Tuesday, having returned to the bf's the day before, we went into Cambridge and the Fitzwilliam Museum, a favourite with this blog. This year is the bicentennial of the foundation of the museum, when university received the bequest of the late Anglo-Irish aristocrat,Viscount FitzWilliam of Merrion. And a very generous bequest it was: the Viscount's vast collections of manuscripts and of art plus a generous amount of money to fund the construction of a suitable structure in which to house them. Following a competition George Basevi (1794-1845) was appointed architect. Work commenced in 1836. In 1845 following Basevi's death the great C R Cockerell was appointed architect. Work of the amazingly opulent entrance hall was completed by E M Barry between 1871-75. It is a stunning space. In fact the Museum acts a history lesson in mid 19th century classicism - marking that shift from Greek inspired Neo-classicism to Roman riches and eventually the Italian Renaissance.
The museum has even entered into the folklore of the city. The stone lions that guard the entrance to the museum (I really should have taken a photo of said beasts) are suspposed to come alive at the stroke of midnight (every night?) and either, (according to which version of the tale you hear), paddle down into Trumpington St to drink from the conduits running between the pavement and the street, or nip into the museum - presumably for a bit of after hours culture.
Anyway there are four exhibtions currently on at the Fitzwilliam, and they are from the museum's collections and show what a wunderkammer the Fitzwilliam actually is. The largest exhibition is 'Colour: Art and Science of Illuminated Manuscripts': two rooms full of the most exquisite images. There were a number of Indian, Eastern Roman work of display - my eye was particularly taken with the couple of Persian manuscripts on display. One of them made in what is now Afghanistan was sumptuous - deep borders of golden figures around a central section of jewel like intensity. Indeed both of these manuscripts are full of figures. No sign of any Islamic ban on the human figure. There is, in fact, a long history of representational art in Islam, which has caused several art historians to tie themselves up in intellectual knots. Perhaps the subject of another post. The overwhelming majority, however, of the 150 items in the exhibition come from the Western Art tradition, and account for five hundred years of that history. The techniques on display were staggering and possibly reached an apogee of sophistication in the late Middle Ages. One of the things I noted was the correlation made between art of the illustrator and that of the alchemist. Sometimes in manuals on illustration colours would be referred to not by name but by the planet they symbolized. Perhaps it was fitting then that one of the objects on display was a long vellum scroll from the end of the Middle Ages; English, it is a diagrammatic representation of the arcana of Alchemy. The exhibition felt in some ways like an initiation into the mysteries; not only were the techniques explained, but we seeing artwork that had not been displayed to the general public before.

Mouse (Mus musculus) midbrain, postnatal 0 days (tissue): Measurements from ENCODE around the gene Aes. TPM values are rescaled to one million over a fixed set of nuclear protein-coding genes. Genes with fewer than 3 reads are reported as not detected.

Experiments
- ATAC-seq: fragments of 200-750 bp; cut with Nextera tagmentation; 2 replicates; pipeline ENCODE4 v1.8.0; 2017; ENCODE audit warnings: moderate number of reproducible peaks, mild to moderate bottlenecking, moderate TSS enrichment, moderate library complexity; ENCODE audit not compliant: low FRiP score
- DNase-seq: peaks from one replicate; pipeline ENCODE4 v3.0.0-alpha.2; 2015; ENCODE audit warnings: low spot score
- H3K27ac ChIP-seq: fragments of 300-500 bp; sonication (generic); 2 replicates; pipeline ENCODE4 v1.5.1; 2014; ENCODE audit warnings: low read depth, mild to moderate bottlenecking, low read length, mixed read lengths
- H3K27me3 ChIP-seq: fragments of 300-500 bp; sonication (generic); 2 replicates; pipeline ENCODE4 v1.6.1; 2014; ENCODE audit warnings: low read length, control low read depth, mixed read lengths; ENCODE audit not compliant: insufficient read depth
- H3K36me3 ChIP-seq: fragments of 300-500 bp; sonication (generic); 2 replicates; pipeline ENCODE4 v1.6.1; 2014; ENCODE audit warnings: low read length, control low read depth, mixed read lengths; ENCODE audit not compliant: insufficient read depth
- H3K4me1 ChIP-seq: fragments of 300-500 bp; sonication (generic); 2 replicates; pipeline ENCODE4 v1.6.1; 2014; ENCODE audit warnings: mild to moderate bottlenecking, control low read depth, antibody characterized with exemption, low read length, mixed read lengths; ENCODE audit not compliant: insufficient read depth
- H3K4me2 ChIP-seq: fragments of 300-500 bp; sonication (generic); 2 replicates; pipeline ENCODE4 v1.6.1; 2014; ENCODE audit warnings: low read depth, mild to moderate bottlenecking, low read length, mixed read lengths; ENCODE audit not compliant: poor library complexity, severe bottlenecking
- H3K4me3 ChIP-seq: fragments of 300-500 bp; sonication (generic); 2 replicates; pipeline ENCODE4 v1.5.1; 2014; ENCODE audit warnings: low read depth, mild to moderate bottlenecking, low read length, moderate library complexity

The Fitwilliam has been the beneficiary of other bequests in its history and one of them, the Bruce Ingram Bequest (over a 1000 items), provided the material for 'Breughel and his Time: Landscape drawings from the Bruce Ingram Bequest'. This was an exploration of the beginnings of landscape painting in the Low Countries in the late 16th & early 17th centuries. And very varied the work was. I suppose what attracted me, apart from questions of technique, was the anecdotal quality of much of the work on display - the view of village and country life that these images give us. The work is incredibly refined and delicate. The colour palate subdued - is that due to age? Passing from the illuminated world to this post Reformation world one did get a sense of continuity of technique and perhaps content too. For in the background of a lot of the later illuminated manuscripts is that same sense of delight in landscape and the anecdotal.
It was probably a sense of discontinuity that encouraged Viscount FitzWilliam's collecting, a desire to rescue from the conflagration of the French Revolution and its attempt to impose on Europe its ideology in a long series of wars. Hints that FitzWilliam was opposed to the Revolution and more than likely the whole Enlightenment project can be seen in the third exhibition: 'An Amateur's Passion: Lord FitzWilliam's Print Collection'. The prints on display are just a tiny proportion of the 40,000 in Viscount Fitzwilliam's collection.
Finally in the octagonal gallery, where the bf and I saw the Rampant Lions exhibition, was 'Celebrating the First 200 years: The Fitzwilliam Museum 1816- 2016'. I don't want this to sound as though it was an anti-climax, but it was just simply a succinct telling of the museum's history. And there is nothing wrong with that. Happy Anniversary!